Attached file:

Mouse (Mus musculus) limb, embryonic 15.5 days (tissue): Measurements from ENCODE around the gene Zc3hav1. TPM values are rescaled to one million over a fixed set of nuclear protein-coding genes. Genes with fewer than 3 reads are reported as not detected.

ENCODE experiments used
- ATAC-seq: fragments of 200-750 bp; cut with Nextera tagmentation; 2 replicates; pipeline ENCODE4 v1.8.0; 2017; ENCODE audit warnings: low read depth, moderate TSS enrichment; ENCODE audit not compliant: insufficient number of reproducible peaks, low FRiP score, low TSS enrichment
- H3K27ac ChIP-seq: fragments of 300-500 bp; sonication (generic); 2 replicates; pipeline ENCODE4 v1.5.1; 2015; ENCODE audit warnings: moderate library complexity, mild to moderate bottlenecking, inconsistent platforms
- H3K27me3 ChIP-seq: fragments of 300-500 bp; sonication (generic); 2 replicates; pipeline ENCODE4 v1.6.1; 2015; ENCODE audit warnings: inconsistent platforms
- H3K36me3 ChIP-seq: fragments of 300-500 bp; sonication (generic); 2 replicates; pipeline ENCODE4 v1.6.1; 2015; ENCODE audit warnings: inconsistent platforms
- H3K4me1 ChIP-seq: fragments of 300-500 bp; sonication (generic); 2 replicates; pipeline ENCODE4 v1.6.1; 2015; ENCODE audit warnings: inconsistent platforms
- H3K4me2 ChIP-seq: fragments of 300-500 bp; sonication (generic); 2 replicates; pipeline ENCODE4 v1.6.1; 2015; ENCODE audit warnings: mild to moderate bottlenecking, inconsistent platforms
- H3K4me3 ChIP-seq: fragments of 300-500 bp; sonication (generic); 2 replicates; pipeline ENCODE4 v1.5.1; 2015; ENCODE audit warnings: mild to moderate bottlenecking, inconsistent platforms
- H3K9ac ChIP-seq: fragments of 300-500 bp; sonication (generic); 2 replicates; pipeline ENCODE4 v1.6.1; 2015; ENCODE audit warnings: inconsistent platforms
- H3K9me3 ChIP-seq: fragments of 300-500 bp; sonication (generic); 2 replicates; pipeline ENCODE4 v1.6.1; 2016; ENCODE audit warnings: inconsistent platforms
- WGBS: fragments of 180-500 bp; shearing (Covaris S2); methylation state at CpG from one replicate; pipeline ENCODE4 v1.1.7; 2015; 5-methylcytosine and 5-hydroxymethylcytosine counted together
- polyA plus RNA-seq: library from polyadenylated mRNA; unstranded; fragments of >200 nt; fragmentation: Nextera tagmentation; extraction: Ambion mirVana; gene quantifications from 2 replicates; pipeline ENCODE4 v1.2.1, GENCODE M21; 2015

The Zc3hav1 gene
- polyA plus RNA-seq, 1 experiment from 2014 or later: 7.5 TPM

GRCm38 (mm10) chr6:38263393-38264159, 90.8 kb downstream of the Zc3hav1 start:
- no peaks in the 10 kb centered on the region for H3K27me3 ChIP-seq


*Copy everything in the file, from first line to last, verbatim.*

Mouse (Mus musculus) limb, embryonic 15.5 days (tissue): Measurements from ENCODE around the gene Zc3hav1. TPM values are rescaled to one million over a fixed set of nuclear protein-coding genes. Genes with fewer than 3 reads are reported as not detected.

ENCODE experiments used
- ATAC-seq: fragments of 200-750 bp; cut with Nextera tagmentation; 2 replicates; pipeline ENCODE4 v1.8.0; 2017; ENCODE audit warnings: low read depth, moderate TSS enrichment; ENCODE audit not compliant: insufficient number of reproducible peaks, low FRiP score, low TSS enrichment
- H3K27ac ChIP-seq: fragments of 300-500 bp; sonication (generic); 2 replicates; pipeline ENCODE4 v1.5.1; 2015; ENCODE audit warnings: moderate library complexity, mild to moderate bottlenecking, inconsistent platforms
- H3K27me3 ChIP-seq: fragments of 300-500 bp; sonication (generic); 2 replicates; pipeline ENCODE4 v1.6.1; 2015; ENCODE audit warnings: inconsistent platforms
- H3K36me3 ChIP-seq: fragments of 300-500 bp; sonication (generic); 2 replicates; pipeline ENCODE4 v1.6.1; 2015; ENCODE audit warnings: inconsistent platforms
- H3K4me1 ChIP-seq: fragments of 300-500 bp; sonication (generic); 2 replicates; pipeline ENCODE4 v1.6.1; 2015; ENCODE audit warnings: inconsistent platforms
- H3K4me2 ChIP-seq: fragments of 300-500 bp; sonication (generic); 2 replicates; pipeline ENCODE4 v1.6.1; 2015; ENCODE audit warnings: mild to moderate bottlenecking, inconsistent platforms
- H3K4me3 ChIP-seq: fragments of 300-500 bp; sonication (generic); 2 replicates; pipeline ENCODE4 v1.5.1; 2015; ENCODE audit warnings: mild to moderate bottlenecking, inconsistent platforms
- H3K9ac ChIP-seq: fragments of 300-500 bp; sonication (generic); 2 replicates; pipeline ENCODE4 v1.6.1; 2015; ENCODE audit warnings: inconsistent platforms
- H3K9me3 ChIP-seq: fragments of 300-500 bp; sonication (generic); 2 replicates; pipeline ENCODE4 v1.6.1; 2016; ENCODE audit warnings: inconsistent platforms
- WGBS: fragments of 180-500 bp; shearing (Covaris S2); methylation state at CpG from one replicate; pipeline ENCODE4 v1.1.7; 2015; 5-methylcytosine and 5-hydroxymethylcytosine counted together
- polyA plus RNA-seq: library from polyadenylated mRNA; unstranded; fragments of >200 nt; fragmentation: Nextera tagmentation; extraction: Ambion mirVana; gene quantifications from 2 replicates; pipeline ENCODE4 v1.2.1, GENCODE M21; 2015

The Zc3hav1 gene
- polyA plus RNA-seq, 1 experiment from 2014 or later: 7.5 TPM

GRCm38 (mm10) chr6:38263393-38264159, 90.8 kb downstream of the Zc3hav1 start:
- no peaks in the 10 kb centered on the region for H3K27me3 ChIP-seq